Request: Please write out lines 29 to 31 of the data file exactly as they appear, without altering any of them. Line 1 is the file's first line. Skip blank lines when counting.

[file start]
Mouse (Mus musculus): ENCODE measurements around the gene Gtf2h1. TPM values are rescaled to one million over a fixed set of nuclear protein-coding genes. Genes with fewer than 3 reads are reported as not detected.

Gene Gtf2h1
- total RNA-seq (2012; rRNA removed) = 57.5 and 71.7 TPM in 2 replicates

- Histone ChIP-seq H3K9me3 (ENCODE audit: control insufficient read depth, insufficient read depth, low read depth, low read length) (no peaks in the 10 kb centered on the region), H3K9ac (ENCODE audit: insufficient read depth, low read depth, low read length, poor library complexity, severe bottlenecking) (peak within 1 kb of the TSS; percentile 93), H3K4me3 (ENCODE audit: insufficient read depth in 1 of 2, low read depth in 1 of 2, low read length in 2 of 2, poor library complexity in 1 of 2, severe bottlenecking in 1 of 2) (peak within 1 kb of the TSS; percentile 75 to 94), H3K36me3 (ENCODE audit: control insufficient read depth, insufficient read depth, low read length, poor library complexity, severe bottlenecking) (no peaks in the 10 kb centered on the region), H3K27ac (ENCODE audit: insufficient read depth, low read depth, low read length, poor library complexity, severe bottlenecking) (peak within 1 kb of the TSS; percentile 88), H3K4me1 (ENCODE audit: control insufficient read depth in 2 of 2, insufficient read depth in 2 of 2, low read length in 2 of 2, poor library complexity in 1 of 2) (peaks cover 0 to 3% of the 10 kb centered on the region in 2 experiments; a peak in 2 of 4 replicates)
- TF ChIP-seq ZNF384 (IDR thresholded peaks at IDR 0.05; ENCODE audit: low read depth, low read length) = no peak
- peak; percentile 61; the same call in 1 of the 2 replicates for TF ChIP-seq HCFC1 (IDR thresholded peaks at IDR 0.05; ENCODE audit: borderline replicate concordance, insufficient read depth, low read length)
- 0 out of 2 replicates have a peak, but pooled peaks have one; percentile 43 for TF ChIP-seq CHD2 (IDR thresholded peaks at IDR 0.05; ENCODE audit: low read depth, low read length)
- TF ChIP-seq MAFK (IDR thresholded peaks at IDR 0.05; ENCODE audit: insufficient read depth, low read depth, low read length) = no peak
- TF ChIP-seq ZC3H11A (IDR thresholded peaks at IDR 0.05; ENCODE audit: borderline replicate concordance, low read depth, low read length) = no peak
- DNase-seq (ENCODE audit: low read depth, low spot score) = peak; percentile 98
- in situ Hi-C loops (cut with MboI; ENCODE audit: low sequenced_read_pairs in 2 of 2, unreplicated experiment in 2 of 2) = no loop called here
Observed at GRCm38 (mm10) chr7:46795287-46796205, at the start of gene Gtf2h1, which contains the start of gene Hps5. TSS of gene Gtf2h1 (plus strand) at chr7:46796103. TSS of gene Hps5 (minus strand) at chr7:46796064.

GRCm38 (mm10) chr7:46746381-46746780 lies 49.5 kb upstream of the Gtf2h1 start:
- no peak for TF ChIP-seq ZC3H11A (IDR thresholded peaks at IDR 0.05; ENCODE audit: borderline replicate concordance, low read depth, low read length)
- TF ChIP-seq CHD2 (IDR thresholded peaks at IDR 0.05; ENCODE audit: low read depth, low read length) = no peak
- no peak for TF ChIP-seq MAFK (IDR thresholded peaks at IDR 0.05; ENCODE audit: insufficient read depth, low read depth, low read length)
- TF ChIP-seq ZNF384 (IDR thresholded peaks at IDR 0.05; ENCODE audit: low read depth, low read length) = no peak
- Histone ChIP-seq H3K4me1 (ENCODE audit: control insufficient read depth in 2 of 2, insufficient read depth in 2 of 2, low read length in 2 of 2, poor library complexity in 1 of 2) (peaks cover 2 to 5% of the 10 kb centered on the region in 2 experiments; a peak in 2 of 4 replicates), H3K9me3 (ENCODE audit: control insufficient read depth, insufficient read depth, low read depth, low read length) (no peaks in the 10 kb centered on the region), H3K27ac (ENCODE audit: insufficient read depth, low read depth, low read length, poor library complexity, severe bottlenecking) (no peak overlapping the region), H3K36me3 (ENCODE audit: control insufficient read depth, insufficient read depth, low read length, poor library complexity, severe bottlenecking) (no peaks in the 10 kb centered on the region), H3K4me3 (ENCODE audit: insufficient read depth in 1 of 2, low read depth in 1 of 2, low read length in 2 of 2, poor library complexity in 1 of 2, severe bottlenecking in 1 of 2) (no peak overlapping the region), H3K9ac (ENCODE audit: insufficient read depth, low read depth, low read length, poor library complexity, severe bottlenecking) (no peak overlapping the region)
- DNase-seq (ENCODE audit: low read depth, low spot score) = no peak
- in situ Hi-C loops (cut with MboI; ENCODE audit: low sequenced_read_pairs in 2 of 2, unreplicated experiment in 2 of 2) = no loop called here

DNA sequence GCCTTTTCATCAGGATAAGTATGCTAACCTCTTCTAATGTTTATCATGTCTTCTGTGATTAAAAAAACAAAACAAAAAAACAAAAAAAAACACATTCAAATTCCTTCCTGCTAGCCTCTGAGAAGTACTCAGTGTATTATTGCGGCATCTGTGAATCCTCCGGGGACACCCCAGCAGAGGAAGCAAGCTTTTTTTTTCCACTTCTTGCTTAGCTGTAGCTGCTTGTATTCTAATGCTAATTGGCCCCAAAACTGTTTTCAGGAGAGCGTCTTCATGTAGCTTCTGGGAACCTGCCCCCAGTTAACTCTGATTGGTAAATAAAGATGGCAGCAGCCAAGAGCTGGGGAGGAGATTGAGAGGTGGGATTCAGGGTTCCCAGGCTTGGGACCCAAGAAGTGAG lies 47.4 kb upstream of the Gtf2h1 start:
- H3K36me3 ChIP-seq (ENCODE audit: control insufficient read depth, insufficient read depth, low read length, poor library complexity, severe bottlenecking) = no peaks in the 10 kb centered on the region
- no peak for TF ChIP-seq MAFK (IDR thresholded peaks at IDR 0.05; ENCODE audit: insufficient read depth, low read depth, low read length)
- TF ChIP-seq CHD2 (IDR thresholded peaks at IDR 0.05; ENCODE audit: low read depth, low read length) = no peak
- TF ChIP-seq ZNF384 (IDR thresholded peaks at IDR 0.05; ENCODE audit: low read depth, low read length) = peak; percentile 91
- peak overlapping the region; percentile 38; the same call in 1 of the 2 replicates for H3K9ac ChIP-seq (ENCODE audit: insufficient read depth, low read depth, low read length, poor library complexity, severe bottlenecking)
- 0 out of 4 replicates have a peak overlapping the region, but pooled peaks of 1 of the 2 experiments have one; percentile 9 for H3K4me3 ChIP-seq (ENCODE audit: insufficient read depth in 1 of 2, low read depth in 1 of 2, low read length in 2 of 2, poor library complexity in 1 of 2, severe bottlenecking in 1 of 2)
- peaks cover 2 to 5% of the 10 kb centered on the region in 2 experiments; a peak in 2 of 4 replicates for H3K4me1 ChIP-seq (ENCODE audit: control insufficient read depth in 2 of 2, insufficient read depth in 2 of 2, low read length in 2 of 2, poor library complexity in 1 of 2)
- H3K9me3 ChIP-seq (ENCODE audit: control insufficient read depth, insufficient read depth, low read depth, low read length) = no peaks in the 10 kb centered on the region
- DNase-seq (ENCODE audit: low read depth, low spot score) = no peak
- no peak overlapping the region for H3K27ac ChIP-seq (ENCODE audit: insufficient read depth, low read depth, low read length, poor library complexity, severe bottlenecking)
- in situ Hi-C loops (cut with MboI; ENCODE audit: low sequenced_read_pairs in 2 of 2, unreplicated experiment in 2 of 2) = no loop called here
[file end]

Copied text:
- H3K9me3 ChIP-seq (ENCODE audit: control insufficient read depth, insufficient read depth, low read depth, low read length) = no peaks in the 10 kb centered on the region
- DNase-seq (ENCODE audit: low read depth, low spot score) = no peak
- no peak overlapping the region for H3K27ac ChIP-seq (ENCODE audit: insufficient read depth, low read depth, low read length, poor library complexity, severe bottlenecking)